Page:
AIDS Reporting Index
This index rates countries according to the number of elements for which they reported no data at all. A widespread lack of transparency is one of the key factors hindering accountability for commitments made under the United Nations Declaration of Commitment. Assessment of performance cannot occur unless countries provide all the requested data.
The overall mean score on the reporting index is three, meaning that countries, on average, failed to report any data at all on three out of the eight elements. But there is much variation between the sub-groups of countries. On average, high-income countries failed to report on five elements, the lowest level of reporting. Countries with generalized epidemics are found towards the top of the rating index, with an average reporting failure of only one.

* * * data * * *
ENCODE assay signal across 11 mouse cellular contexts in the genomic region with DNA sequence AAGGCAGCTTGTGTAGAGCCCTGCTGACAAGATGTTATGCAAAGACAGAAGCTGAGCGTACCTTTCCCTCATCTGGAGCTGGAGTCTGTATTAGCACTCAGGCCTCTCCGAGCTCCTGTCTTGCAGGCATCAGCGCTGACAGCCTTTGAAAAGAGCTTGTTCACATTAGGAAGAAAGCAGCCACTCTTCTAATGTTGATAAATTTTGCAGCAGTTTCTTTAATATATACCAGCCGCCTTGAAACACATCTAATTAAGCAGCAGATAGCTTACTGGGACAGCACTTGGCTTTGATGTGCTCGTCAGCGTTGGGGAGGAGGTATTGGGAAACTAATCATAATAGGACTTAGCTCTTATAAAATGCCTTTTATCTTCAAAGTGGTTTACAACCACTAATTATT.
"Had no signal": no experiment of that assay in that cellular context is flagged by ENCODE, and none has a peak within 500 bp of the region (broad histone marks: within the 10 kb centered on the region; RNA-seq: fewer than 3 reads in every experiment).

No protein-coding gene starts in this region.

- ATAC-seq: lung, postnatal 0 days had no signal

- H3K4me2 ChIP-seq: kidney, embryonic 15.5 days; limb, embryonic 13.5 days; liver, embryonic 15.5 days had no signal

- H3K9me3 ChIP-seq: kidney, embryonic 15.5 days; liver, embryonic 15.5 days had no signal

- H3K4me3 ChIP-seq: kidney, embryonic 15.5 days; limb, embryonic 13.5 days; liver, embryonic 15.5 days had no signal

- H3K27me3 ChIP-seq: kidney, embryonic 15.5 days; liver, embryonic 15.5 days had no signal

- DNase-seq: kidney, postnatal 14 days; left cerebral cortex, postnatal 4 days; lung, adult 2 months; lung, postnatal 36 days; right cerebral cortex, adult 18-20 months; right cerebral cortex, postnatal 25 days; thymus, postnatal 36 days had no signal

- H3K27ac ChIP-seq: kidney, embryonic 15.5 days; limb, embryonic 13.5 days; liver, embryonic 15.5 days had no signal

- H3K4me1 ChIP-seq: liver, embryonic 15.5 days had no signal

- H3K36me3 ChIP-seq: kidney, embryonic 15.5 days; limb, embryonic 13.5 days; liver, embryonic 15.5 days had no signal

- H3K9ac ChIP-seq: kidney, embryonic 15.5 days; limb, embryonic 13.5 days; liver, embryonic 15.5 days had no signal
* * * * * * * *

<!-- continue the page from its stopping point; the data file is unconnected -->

Global monitors of AIDS refer to the ‘red countries’, meaning the hyperendemic countries in Eastern and Southern Africa that show up in dark red on UNAIDS’s maps of global HIV infection rates. The AAI map of AIDS Reporting is the inverse of the global infection map – high-income countries with low-level or concentrated epidemics appear in deep red, due to their poor reporting.